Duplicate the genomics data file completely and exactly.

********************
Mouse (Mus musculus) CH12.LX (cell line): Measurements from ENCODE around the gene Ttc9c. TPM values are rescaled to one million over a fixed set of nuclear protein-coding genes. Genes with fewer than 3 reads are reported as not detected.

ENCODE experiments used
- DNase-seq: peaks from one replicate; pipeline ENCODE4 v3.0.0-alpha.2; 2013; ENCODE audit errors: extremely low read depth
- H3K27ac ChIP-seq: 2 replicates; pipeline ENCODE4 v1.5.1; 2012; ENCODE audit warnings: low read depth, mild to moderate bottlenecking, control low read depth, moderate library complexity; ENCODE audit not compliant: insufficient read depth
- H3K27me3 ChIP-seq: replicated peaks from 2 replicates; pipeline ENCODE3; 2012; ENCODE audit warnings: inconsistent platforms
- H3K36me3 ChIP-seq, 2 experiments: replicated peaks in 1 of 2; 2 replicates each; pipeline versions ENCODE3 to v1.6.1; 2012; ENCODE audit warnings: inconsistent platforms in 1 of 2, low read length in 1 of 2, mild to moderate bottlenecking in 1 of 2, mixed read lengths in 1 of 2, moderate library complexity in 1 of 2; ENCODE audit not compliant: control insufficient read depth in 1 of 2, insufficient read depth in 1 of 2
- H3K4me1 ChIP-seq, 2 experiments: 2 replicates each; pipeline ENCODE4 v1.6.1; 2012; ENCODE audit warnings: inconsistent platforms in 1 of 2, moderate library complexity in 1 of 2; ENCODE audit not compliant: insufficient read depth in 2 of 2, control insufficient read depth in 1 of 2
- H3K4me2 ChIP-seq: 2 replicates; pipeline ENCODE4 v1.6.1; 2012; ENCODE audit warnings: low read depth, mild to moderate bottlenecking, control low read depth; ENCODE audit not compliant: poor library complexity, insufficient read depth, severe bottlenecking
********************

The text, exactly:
Mouse (Mus musculus) CH12.LX (cell line): Measurements from ENCODE around the gene Ttc9c. TPM values are rescaled to one million over a fixed set of nuclear protein-coding genes. Genes with fewer than 3 reads are reported as not detected.

ENCODE experiments used
- DNase-seq: peaks from one replicate; pipeline ENCODE4 v3.0.0-alpha.2; 2013; ENCODE audit errors: extremely low read depth
- H3K27ac ChIP-seq: 2 replicates; pipeline ENCODE4 v1.5.1; 2012; ENCODE audit warnings: low read depth, mild to moderate bottlenecking, control low read depth, moderate library complexity; ENCODE audit not compliant: insufficient read depth
- H3K27me3 ChIP-seq: replicated peaks from 2 replicates; pipeline ENCODE3; 2012; ENCODE audit warnings: inconsistent platforms
- H3K36me3 ChIP-seq, 2 experiments: replicated peaks in 1 of 2; 2 replicates each; pipeline versions ENCODE3 to v1.6.1; 2012; ENCODE audit warnings: inconsistent platforms in 1 of 2, low read length in 1 of 2, mild to moderate bottlenecking in 1 of 2, mixed read lengths in 1 of 2, moderate library complexity in 1 of 2; ENCODE audit not compliant: control insufficient read depth in 1 of 2, insufficient read depth in 1 of 2
- H3K4me1 ChIP-seq, 2 experiments: 2 replicates each; pipeline ENCODE4 v1.6.1; 2012; ENCODE audit warnings: inconsistent platforms in 1 of 2, moderate library complexity in 1 of 2; ENCODE audit not compliant: insufficient read depth in 2 of 2, control insufficient read depth in 1 of 2
- H3K4me2 ChIP-seq: 2 replicates; pipeline ENCODE4 v1.6.1; 2012; ENCODE audit warnings: low read depth, mild to moderate bottlenecking, control low read depth; ENCODE audit not compliant: poor library complexity, insufficient read depth, severe bottlenecking